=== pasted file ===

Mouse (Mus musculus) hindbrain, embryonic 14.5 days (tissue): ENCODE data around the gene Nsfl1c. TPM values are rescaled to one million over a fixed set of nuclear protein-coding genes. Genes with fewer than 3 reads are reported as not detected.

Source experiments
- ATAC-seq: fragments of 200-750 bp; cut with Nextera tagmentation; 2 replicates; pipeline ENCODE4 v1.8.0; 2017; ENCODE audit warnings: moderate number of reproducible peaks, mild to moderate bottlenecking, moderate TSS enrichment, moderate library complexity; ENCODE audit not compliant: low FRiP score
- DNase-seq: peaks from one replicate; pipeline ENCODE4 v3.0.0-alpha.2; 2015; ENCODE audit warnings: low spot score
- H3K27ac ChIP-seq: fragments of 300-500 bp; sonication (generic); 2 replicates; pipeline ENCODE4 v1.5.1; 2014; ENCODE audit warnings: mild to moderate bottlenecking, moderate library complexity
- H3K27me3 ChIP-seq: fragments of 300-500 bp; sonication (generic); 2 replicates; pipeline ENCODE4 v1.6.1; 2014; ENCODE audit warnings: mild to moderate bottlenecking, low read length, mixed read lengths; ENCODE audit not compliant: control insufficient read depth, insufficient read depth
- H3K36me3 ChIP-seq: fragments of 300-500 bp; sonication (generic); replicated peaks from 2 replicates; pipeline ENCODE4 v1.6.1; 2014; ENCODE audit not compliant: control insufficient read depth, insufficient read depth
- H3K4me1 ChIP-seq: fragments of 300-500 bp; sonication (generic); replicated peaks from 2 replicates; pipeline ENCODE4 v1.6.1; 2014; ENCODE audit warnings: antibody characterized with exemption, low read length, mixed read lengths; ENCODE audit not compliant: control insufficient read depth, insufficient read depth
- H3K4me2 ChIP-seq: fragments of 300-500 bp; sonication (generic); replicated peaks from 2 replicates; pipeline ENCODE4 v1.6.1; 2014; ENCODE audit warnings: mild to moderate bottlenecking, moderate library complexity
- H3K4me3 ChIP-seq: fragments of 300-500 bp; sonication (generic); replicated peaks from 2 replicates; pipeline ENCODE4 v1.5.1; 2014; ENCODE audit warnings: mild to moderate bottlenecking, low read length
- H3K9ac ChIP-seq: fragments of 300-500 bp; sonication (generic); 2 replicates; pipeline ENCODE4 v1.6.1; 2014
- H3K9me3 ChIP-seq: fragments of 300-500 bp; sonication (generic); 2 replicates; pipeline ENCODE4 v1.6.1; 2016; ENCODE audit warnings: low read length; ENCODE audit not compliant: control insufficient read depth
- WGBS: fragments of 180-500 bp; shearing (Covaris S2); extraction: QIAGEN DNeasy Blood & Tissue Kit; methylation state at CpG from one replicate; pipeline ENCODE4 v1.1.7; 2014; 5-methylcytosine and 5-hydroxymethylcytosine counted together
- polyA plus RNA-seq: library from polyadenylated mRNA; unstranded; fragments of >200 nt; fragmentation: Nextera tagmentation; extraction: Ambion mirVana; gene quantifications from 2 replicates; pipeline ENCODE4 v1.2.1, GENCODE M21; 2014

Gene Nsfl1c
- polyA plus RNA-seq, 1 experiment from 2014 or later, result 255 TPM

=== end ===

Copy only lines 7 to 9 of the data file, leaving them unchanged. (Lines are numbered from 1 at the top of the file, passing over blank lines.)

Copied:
- H3K36me3 ChIP-seq: fragments of 300-500 bp; sonication (generic); replicated peaks from 2 replicates; pipeline ENCODE4 v1.6.1; 2014; ENCODE audit not compliant: control insufficient read depth, insufficient read depth
- H3K4me1 ChIP-seq: fragments of 300-500 bp; sonication (generic); replicated peaks from 2 replicates; pipeline ENCODE4 v1.6.1; 2014; ENCODE audit warnings: antibody characterized with exemption, low read length, mixed read lengths; ENCODE audit not compliant: control insufficient read depth, insufficient read depth
- H3K4me2 ChIP-seq: fragments of 300-500 bp; sonication (generic); replicated peaks from 2 replicates; pipeline ENCODE4 v1.6.1; 2014; ENCODE audit warnings: mild to moderate bottlenecking, moderate library complexity